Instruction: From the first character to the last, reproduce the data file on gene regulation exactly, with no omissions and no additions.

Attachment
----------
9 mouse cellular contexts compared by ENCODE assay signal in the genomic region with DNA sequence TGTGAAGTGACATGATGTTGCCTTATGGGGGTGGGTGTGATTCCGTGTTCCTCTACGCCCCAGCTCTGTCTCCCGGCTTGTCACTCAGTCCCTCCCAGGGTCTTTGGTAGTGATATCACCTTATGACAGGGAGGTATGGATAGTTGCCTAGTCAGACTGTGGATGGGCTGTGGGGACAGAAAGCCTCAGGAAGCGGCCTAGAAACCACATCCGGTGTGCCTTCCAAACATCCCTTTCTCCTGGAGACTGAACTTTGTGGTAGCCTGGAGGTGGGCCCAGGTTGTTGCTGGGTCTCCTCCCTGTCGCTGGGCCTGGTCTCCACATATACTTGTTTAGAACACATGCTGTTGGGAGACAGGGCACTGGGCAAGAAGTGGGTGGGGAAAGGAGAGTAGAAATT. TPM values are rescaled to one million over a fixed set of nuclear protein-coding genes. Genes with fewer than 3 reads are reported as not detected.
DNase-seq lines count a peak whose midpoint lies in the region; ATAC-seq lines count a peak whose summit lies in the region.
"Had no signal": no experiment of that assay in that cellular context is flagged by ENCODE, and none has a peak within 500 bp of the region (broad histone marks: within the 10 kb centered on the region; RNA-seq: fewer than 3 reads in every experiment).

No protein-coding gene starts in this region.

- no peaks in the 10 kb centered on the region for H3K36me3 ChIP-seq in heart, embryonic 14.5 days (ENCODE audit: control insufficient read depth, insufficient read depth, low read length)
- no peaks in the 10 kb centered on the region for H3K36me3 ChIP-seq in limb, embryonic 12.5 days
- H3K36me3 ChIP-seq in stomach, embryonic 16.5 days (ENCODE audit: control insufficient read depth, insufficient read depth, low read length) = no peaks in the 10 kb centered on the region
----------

9 mouse cellular contexts compared by ENCODE assay signal in the genomic region with DNA sequence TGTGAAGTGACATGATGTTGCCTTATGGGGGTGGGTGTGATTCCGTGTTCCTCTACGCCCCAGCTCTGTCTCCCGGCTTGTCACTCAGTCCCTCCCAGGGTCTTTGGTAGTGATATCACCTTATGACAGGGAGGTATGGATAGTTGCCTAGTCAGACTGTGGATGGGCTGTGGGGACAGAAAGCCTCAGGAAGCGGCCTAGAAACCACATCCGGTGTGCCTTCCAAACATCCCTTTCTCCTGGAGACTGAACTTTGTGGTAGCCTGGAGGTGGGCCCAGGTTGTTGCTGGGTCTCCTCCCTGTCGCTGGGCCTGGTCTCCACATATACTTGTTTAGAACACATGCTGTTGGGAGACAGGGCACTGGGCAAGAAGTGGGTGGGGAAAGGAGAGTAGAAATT. TPM values are rescaled to one million over a fixed set of nuclear protein-coding genes. Genes with fewer than 3 reads are reported as not detected.
DNase-seq lines count a peak whose midpoint lies in the region; ATAC-seq lines count a peak whose summit lies in the region.
"Had no signal": no experiment of that assay in that cellular context is flagged by ENCODE, and none has a peak within 500 bp of the region (broad histone marks: within the 10 kb centered on the region; RNA-seq: fewer than 3 reads in every experiment).

No protein-coding gene starts in this region.

- no peaks in the 10 kb centered on the region for H3K36me3 ChIP-seq in heart, embryonic 14.5 days (ENCODE audit: control insufficient read depth, insufficient read depth, low read length)
- no peaks in the 10 kb centered on the region for H3K36me3 ChIP-seq in limb, embryonic 12.5 days
- H3K36me3 ChIP-seq in stomach, embryonic 16.5 days (ENCODE audit: control insufficient read depth, insufficient read depth, low read length) = no peaks in the 10 kb centered on the region